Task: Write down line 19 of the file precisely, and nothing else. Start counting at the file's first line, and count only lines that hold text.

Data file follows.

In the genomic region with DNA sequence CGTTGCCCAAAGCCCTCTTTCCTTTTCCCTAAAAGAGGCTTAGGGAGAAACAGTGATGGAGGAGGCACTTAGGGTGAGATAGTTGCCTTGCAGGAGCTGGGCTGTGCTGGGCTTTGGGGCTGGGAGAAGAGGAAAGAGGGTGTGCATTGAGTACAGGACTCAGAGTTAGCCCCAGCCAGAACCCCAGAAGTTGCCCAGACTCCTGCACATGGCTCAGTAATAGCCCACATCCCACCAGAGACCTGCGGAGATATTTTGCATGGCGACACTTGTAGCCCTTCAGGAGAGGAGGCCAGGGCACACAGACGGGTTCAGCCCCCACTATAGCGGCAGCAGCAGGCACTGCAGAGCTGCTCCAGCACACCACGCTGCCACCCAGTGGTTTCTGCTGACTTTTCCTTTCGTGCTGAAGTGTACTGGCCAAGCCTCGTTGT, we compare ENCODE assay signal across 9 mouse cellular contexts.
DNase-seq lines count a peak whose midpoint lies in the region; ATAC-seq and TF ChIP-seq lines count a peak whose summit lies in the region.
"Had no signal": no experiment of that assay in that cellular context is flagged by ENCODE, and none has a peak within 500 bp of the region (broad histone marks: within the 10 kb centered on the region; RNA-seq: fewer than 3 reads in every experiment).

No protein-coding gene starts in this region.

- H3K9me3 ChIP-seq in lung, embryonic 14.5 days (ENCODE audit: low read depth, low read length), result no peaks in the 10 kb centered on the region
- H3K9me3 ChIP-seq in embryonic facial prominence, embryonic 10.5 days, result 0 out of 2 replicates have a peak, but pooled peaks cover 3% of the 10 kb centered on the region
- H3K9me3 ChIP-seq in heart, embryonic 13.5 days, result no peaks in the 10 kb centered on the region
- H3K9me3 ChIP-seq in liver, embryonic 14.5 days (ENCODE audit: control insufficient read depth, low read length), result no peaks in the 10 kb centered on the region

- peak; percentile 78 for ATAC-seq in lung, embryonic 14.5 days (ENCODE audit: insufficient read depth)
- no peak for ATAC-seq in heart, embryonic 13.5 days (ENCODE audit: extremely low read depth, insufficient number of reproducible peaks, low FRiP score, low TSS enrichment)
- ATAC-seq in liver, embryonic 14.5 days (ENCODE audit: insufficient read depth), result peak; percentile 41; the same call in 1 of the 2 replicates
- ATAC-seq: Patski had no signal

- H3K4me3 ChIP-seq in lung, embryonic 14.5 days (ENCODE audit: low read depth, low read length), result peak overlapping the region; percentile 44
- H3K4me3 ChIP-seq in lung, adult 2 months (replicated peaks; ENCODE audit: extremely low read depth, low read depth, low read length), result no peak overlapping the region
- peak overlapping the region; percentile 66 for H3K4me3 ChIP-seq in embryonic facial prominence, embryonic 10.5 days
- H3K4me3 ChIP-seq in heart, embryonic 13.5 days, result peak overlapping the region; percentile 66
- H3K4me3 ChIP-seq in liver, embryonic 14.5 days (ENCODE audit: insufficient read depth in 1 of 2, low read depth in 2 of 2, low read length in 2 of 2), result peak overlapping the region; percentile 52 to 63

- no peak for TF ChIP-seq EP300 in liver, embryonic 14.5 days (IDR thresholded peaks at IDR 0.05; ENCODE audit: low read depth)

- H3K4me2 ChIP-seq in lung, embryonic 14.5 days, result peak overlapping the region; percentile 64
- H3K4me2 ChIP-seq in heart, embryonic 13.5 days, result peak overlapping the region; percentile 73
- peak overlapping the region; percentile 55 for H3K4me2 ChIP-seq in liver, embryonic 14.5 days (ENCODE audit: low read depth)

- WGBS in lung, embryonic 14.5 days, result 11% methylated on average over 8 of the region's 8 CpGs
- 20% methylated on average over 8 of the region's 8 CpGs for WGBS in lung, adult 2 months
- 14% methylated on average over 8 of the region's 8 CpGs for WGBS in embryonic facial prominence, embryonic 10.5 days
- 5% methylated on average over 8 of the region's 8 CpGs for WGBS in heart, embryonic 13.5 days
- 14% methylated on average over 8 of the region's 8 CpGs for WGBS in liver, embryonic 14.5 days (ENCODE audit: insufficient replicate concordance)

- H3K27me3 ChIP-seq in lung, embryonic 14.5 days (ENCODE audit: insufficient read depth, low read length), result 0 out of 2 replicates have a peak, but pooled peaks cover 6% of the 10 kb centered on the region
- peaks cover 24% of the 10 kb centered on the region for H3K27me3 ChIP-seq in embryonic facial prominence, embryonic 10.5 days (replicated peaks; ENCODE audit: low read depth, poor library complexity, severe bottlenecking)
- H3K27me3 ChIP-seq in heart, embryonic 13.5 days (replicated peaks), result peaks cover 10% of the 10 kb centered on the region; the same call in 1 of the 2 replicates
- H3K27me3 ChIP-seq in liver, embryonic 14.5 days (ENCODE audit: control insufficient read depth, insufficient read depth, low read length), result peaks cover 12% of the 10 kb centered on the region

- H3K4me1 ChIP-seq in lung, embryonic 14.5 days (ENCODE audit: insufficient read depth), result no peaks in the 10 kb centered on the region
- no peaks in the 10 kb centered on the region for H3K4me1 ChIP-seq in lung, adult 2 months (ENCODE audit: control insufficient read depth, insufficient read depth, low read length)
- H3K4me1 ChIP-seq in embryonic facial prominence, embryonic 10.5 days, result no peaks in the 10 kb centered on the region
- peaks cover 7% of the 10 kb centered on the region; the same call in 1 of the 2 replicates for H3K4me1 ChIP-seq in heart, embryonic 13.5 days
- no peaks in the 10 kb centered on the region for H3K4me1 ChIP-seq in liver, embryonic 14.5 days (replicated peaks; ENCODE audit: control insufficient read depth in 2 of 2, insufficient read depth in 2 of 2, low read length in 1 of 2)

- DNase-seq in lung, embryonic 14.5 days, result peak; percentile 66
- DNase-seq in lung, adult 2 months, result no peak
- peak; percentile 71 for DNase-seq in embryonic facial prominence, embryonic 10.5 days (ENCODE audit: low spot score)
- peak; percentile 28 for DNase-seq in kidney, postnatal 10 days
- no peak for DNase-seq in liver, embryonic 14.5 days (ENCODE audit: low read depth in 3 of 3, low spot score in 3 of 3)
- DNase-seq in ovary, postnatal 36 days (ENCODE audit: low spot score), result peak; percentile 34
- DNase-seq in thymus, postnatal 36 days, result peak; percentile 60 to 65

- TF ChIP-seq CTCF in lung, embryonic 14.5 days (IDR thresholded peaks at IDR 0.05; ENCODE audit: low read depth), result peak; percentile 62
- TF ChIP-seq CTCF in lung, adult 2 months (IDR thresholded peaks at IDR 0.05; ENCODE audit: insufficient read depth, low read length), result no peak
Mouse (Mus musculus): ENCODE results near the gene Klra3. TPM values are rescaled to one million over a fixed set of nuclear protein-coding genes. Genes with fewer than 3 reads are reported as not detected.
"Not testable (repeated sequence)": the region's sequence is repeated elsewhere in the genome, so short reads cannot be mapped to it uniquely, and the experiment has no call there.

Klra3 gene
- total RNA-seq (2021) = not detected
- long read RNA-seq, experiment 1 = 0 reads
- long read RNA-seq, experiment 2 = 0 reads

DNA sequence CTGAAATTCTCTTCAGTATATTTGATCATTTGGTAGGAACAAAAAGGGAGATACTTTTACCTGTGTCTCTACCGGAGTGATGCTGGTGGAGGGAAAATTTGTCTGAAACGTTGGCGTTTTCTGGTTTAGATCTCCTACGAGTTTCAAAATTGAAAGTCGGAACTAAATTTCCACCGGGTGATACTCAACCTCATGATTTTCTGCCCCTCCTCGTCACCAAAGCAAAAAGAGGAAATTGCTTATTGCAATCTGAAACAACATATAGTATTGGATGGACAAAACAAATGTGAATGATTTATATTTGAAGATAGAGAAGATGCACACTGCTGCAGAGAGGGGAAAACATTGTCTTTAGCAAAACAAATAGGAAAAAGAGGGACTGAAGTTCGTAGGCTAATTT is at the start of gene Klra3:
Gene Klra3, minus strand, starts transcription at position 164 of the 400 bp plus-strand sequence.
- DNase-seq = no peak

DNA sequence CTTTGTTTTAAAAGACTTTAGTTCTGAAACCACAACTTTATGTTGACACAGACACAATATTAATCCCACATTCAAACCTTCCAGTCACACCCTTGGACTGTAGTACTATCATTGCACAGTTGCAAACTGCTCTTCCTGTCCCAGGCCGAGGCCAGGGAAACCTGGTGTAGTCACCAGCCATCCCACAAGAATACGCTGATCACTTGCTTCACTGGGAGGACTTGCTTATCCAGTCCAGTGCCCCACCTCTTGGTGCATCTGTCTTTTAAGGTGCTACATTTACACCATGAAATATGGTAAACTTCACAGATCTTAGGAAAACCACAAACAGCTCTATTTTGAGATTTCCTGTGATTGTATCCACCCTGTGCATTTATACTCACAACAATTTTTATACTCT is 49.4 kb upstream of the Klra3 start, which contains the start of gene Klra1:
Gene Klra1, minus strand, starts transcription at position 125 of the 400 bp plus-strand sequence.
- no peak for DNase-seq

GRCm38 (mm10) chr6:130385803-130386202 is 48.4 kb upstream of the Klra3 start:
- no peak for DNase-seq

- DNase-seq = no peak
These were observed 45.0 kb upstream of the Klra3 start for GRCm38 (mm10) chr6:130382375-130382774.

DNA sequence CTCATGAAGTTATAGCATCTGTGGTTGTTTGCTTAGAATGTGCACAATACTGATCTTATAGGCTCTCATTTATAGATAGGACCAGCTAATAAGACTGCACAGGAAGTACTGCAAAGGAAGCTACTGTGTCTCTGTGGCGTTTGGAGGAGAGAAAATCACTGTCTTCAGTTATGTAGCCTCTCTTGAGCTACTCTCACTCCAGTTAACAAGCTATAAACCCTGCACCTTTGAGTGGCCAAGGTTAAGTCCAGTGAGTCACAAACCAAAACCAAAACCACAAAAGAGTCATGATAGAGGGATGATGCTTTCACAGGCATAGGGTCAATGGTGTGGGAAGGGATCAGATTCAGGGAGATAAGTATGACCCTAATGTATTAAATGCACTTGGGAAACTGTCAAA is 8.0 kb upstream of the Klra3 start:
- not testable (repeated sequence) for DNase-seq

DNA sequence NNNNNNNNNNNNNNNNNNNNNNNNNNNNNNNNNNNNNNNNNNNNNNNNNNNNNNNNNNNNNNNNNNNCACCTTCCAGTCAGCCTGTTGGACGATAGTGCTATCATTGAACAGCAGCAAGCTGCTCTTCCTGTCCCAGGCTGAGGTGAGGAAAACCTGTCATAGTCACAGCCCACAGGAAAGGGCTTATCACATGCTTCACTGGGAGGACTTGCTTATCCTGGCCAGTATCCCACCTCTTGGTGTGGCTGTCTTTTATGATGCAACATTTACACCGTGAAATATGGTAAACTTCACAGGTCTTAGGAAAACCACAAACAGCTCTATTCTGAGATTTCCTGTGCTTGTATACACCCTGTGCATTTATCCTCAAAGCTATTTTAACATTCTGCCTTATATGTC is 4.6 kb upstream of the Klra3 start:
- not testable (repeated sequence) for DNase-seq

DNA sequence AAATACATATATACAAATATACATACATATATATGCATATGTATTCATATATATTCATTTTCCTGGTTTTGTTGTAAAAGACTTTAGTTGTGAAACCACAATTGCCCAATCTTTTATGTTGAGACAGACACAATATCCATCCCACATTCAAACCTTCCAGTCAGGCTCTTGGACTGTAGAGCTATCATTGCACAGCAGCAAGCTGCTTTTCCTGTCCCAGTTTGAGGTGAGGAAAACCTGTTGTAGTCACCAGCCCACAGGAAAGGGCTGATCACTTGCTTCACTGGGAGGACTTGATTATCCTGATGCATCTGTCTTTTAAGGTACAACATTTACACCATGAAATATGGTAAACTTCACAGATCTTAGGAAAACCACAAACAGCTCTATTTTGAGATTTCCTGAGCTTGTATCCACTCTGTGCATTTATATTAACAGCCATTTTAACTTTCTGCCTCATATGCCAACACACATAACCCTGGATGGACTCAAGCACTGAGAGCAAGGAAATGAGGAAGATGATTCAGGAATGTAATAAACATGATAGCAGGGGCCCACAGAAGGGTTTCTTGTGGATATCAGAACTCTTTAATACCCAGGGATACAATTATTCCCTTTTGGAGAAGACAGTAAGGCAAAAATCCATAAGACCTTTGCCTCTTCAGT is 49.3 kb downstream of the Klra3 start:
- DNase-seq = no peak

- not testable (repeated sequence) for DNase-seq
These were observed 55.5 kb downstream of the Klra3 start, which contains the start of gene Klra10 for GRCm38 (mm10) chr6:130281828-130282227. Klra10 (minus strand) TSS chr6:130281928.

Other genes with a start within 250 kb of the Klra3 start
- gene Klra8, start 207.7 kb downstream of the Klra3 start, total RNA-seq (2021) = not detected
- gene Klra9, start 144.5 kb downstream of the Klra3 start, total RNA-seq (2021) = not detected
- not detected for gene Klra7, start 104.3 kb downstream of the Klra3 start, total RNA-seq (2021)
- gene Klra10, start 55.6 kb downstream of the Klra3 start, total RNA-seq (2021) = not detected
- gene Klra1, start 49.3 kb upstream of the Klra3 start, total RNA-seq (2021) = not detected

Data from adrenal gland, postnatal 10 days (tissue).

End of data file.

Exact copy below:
- H3K4me2 ChIP-seq in lung, embryonic 14.5 days, result peak overlapping the region; percentile 64